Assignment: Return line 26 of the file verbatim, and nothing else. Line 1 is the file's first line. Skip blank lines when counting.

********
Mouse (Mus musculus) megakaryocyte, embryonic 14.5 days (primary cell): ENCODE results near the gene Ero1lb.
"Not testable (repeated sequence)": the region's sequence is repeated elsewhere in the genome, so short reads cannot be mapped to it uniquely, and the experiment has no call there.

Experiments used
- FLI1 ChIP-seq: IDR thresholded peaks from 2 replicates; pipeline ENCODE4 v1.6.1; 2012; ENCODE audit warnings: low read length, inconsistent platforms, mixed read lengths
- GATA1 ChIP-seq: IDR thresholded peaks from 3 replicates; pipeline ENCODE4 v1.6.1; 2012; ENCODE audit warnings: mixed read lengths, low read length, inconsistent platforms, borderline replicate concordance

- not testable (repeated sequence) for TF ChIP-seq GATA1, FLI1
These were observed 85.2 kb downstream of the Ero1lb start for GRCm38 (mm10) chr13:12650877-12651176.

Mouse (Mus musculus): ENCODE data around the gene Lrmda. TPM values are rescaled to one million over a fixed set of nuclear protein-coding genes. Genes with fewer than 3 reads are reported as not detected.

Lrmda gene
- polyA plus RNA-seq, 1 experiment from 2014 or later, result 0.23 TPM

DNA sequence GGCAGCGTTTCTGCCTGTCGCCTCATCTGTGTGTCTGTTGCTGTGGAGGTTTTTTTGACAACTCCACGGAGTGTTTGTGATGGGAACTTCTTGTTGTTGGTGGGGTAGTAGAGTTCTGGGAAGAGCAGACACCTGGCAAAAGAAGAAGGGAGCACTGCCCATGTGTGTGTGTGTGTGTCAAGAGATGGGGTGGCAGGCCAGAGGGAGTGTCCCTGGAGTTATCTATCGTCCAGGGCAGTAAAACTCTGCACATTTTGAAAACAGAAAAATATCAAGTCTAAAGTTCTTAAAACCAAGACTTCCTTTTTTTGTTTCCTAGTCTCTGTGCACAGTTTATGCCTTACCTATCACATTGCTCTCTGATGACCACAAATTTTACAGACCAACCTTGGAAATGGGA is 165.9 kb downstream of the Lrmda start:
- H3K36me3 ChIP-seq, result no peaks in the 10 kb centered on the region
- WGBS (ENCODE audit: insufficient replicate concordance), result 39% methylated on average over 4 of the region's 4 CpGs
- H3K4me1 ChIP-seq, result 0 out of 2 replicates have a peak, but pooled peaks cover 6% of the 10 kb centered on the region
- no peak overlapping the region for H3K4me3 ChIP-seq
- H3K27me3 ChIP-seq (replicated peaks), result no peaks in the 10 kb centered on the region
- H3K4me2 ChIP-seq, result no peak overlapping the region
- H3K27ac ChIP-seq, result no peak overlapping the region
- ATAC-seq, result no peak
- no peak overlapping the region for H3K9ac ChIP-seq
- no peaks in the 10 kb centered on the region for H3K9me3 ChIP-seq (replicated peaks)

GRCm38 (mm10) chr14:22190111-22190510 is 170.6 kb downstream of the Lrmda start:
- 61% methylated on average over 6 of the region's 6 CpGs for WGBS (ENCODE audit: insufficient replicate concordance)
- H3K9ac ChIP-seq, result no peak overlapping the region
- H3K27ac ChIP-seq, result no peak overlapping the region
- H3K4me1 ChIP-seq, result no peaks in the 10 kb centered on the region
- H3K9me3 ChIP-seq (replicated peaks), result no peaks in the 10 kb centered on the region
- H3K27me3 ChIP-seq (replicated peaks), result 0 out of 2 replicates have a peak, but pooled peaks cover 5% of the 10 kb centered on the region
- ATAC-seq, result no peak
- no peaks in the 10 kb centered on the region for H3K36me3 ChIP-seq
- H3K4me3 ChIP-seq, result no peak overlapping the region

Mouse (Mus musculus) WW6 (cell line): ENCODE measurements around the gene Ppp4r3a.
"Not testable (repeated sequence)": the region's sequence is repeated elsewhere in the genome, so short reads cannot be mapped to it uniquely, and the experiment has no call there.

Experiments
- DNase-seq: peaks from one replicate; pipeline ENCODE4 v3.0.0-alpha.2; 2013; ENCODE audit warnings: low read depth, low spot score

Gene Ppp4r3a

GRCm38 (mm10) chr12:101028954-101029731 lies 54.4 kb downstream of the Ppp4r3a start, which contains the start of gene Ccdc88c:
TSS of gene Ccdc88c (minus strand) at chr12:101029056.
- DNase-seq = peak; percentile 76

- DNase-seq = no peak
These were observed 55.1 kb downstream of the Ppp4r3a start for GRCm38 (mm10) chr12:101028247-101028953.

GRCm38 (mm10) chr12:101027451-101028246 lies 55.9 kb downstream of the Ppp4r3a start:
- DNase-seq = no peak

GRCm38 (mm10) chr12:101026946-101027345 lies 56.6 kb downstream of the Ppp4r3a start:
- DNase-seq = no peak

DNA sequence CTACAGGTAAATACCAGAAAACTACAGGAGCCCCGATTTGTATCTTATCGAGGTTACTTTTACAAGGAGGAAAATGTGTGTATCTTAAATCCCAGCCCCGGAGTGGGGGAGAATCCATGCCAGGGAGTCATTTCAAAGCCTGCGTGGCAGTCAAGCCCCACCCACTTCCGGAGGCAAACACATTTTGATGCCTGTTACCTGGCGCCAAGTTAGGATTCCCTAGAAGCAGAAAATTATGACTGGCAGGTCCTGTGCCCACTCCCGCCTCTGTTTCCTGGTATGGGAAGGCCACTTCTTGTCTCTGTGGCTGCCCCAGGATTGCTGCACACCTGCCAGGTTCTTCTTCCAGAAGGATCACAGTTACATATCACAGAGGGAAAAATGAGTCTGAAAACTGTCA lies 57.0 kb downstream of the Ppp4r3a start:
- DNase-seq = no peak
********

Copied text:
- H3K4me1 ChIP-seq, result no peaks in the 10 kb centered on the region